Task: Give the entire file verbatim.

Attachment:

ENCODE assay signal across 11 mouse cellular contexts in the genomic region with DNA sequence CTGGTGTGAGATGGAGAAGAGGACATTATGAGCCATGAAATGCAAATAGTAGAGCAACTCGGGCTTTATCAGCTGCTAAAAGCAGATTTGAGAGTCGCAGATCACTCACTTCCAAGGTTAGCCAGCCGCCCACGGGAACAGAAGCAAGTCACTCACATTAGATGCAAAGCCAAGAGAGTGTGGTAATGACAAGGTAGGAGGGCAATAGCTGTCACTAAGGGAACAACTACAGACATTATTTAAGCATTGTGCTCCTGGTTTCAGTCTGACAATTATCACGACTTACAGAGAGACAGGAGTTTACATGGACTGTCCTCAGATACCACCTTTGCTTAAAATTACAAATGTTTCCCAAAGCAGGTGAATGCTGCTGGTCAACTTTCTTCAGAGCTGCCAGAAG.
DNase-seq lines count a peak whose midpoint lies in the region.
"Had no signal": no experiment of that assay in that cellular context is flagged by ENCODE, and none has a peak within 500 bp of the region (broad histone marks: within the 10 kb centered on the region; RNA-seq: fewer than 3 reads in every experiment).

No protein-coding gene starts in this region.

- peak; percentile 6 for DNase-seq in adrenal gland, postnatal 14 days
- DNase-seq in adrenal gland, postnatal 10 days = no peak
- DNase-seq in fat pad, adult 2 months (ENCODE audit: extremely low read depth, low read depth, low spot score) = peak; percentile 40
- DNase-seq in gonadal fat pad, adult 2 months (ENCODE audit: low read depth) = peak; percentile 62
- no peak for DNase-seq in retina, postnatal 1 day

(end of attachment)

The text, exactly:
ENCODE assay signal across 11 mouse cellular contexts in the genomic region with DNA sequence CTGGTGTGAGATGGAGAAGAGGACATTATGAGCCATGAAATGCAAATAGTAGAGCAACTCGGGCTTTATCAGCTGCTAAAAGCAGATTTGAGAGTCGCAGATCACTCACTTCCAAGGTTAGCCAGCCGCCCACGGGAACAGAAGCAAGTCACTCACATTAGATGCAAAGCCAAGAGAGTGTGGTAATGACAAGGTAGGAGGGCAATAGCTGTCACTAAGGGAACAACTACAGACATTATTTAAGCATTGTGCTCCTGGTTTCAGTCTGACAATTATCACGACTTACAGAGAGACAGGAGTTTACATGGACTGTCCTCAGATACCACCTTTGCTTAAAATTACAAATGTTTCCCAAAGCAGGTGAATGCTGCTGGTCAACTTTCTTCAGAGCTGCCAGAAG.
DNase-seq lines count a peak whose midpoint lies in the region.
"Had no signal": no experiment of that assay in that cellular context is flagged by ENCODE, and none has a peak within 500 bp of the region (broad histone marks: within the 10 kb centered on the region; RNA-seq: fewer than 3 reads in every experiment).

No protein-coding gene starts in this region.

- peak; percentile 6 for DNase-seq in adrenal gland, postnatal 14 days
- DNase-seq in adrenal gland, postnatal 10 days = no peak
- DNase-seq in fat pad, adult 2 months (ENCODE audit: extremely low read depth, low read depth, low spot score) = peak; percentile 40
- DNase-seq in gonadal fat pad, adult 2 months (ENCODE audit: low read depth) = peak; percentile 62
- no peak for DNase-seq in retina, postnatal 1 day